The burly doorwoman, her face a purple bag of muscatel-swollen veins, shifted her shotgun to the other arm and winked at Cornell as he emerged from the fire door into the lobby.
"P.A.," she said.
Pollution alert, as usual. Cornell fished his gas mask from the purse and put it on. The doorwoman waited until he had blown the mouthpiece clear before depressing the switch that opened the inner door of the airlock in the vestibule. He breathed in and out the requisite five times and then signaled her to admit him to the sidewalk. Not unexpectedly, the outer door jammed after having gone only a third of its travel, and he had to squeeze out sidewise into the morning. At such a time he was pleased he had been modest about the silicone injections: with larger breasts he would never have escaped.
The usual throng of derelicts, some of them quite young women, had formed their gauntlet on the sidewalk, and Cornell steeled his soul to run it. His purse was of course equipped with a snatch-resistant shoulder strap, and he clutched the bag itself.
He closed his ears against the more loathsome obscenities and kept his gas-mask windows on the concrete passing under his pumps—a prudent technique, anyway, owing to the high incidence of dog droppings. But the coffee bubbled in his tummy. What an outrage that a sizable portion of his hard-earned salary went to maintain these hyenas on welfare! He supported them so they could abuse him. He did not find this irony amusing. He was a compassionate man and acknowledged his obligation to the less fortunate, victims of a society in which he could function, at least with the help of Dr. Prine. But at the moment, if he had had a flamethrower he would have incinerated these scum, one of whom, a brunette with a skin condition and sucking a stained cigarette, followed him for half a block hooting filthy imprecations, and before dropping away, goosed him painfully with the neck of a wine bottle. How these people could survive outdoors all day without a gas mask was beyond him.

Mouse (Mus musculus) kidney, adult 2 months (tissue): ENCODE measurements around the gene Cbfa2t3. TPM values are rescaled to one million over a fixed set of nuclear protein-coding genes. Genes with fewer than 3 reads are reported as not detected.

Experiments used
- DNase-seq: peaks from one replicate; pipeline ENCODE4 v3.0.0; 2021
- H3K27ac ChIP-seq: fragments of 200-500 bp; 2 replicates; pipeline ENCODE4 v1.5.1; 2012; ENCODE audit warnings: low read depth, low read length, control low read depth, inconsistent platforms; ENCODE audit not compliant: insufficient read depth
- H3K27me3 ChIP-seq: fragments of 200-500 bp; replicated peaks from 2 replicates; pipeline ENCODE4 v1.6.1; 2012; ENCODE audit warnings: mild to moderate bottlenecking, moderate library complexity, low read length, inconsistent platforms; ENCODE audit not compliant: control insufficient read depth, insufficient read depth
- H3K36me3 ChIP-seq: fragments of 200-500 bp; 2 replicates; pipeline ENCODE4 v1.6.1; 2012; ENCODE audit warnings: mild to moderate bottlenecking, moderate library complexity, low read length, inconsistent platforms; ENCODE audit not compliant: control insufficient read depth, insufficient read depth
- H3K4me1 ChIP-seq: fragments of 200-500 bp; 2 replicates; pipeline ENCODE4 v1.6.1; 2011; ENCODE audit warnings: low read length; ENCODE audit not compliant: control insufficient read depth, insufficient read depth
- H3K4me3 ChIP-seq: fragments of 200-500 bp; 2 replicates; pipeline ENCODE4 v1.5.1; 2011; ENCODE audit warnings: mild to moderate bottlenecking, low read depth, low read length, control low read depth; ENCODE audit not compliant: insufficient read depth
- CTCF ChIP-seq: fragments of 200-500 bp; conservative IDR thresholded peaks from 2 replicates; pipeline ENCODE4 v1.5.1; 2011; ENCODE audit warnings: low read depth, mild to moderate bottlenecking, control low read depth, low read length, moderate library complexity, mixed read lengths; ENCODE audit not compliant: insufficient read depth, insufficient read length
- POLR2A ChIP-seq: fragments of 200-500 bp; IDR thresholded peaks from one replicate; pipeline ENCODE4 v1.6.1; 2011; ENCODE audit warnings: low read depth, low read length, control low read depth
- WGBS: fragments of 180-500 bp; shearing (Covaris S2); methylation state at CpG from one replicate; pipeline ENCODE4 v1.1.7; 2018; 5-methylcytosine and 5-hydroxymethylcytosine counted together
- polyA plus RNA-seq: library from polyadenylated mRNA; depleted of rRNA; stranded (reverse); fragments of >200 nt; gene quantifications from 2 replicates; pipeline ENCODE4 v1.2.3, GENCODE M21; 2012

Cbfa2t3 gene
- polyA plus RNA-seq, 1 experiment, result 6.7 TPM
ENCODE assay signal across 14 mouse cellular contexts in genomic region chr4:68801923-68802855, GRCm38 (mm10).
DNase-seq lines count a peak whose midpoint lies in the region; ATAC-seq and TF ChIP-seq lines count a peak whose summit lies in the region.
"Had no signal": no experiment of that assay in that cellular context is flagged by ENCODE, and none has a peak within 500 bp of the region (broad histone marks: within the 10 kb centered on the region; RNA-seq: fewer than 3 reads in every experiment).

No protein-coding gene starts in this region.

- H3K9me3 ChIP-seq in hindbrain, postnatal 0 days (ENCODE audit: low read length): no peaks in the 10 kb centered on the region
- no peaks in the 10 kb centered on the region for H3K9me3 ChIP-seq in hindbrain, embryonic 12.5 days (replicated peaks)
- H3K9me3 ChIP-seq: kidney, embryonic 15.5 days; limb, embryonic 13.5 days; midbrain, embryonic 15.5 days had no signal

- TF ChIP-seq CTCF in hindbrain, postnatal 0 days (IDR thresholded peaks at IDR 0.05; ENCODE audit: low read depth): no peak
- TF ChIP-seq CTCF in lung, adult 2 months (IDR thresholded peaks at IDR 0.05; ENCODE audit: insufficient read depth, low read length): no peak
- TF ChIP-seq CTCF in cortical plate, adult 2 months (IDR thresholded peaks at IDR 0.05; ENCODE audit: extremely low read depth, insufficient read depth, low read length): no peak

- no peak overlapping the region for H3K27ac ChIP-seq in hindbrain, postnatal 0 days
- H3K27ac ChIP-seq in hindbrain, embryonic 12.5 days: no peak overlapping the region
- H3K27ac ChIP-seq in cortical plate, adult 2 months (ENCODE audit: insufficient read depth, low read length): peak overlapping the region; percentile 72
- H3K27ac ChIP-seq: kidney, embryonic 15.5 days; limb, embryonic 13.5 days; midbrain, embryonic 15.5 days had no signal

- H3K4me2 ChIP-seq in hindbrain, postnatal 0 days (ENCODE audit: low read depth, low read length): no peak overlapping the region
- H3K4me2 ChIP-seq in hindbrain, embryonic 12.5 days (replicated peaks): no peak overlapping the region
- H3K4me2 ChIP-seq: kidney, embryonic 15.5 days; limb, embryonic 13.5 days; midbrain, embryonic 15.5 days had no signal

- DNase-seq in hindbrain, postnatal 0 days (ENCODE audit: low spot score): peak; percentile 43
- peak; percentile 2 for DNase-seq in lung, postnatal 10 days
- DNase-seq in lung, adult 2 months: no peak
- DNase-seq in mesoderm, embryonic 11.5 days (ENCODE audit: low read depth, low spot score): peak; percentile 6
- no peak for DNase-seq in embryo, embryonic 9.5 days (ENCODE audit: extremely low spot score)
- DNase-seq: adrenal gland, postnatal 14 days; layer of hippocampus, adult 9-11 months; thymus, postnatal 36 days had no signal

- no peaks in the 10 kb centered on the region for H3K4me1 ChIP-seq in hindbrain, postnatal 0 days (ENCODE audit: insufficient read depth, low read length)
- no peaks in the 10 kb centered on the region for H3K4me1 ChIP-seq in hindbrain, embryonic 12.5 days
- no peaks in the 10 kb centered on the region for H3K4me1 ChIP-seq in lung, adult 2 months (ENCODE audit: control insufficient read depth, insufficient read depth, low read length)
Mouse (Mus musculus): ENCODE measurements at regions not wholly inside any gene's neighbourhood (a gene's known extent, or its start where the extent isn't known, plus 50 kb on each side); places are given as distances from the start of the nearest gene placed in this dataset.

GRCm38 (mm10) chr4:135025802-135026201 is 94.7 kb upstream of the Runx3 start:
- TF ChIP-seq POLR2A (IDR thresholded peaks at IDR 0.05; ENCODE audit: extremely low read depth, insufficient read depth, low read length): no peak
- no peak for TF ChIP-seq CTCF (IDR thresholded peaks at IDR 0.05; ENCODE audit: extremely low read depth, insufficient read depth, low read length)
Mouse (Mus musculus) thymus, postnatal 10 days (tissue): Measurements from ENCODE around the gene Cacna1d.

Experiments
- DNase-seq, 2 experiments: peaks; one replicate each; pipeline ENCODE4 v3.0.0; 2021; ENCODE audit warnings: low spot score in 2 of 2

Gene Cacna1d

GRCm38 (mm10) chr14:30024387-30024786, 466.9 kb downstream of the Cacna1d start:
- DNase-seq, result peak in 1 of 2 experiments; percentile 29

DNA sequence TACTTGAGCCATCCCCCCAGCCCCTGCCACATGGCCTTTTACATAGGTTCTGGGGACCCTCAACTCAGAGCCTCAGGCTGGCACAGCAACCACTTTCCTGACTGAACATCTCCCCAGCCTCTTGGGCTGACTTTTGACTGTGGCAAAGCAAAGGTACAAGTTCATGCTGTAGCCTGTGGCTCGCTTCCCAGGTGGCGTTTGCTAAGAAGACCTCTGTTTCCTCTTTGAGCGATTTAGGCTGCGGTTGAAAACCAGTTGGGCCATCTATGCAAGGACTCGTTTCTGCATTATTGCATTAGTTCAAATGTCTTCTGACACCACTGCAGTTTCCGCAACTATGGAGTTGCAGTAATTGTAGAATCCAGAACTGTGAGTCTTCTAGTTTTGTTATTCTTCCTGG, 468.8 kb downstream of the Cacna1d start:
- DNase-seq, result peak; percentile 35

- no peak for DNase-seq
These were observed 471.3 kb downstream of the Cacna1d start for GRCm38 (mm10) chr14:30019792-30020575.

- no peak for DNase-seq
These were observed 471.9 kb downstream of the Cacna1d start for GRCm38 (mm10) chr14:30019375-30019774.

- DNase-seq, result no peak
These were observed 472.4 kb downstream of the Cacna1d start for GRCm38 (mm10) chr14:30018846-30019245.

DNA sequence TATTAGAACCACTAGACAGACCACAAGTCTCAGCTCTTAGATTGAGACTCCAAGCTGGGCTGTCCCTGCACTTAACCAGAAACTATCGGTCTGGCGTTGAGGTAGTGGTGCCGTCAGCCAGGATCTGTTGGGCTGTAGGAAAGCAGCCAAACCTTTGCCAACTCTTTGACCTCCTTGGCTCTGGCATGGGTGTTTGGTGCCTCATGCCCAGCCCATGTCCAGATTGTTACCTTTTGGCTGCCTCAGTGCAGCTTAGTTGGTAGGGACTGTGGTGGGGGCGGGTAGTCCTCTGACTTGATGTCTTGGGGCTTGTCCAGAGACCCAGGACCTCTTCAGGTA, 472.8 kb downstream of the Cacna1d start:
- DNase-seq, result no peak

However, once clear of the menace, Cornell's spirits lifted. The sun was out, infusing the murk with a lovely lemon-yellow light, and random zephyrs would occasionally swirl away the smog for a good thirty feet ahead of him, revealing other persons hurrying along to work, lady executives in their homburgs and pin-striped suits, and little office workers like himself, some in colorful frocks which made him feel drab, but even more with whom he could hold his own. Cornell usually avoided the faddish and stuck to the basic classics in which you really could go almost anywhere. He saw a few boys with great legs, but his own were better than the average, a bit thin in the calf, maybe, but how awful it must be to have thick ankles!
Ah, there was a little stocking shop: PANTYHOSE SPECIAL, $31.50. He popped in and took advantage of the sale, purchasing three pairs, then, his derriere towards the door, exchanged the ones he was wearing for a new set. He worked discreetly under his skirt, but when he left the shop, a truck driver, stalled in traffic, tipped her cap to him: she had seen his behind, no doubt. He blushed and turned his head.
No buses ran during the high-pollution hours, so he walked north to the frontier of the Republic of Harlem at 110th Street, turned west and followed the turreted wall across town. At the Lenox Gate, a strapping coffee-colored sentry cradling a submachine gun waved flirtatiously at him with her free gauntlet. He supposed he should have resented that—black women wanted white men for only one purpose—yet he was flattered and let a faint smile ripple his vermilion lips, walking a bit more loosely both to maintain and to parody the white reputation for voluptuousness, though as he had so often read, and also experienced, it had no basis in fact.
"I am a simple person," he said to Dr. Prine, as he lay on the carpet of her office floor, looking at the cuffs of her navy-blue trousers. "All I want is peace of mind."
Her black oxfords strode away.
"You see," he said to their diminishing heels, "I don't envy women. I fear them. I fear you. I feel so defenseless. I'm afraid right now that you will beat me savagely. This alternates with a fear that you will ignore me completely. I want desperately to be desired. On the other hand, I am terrified at the thought of being raped."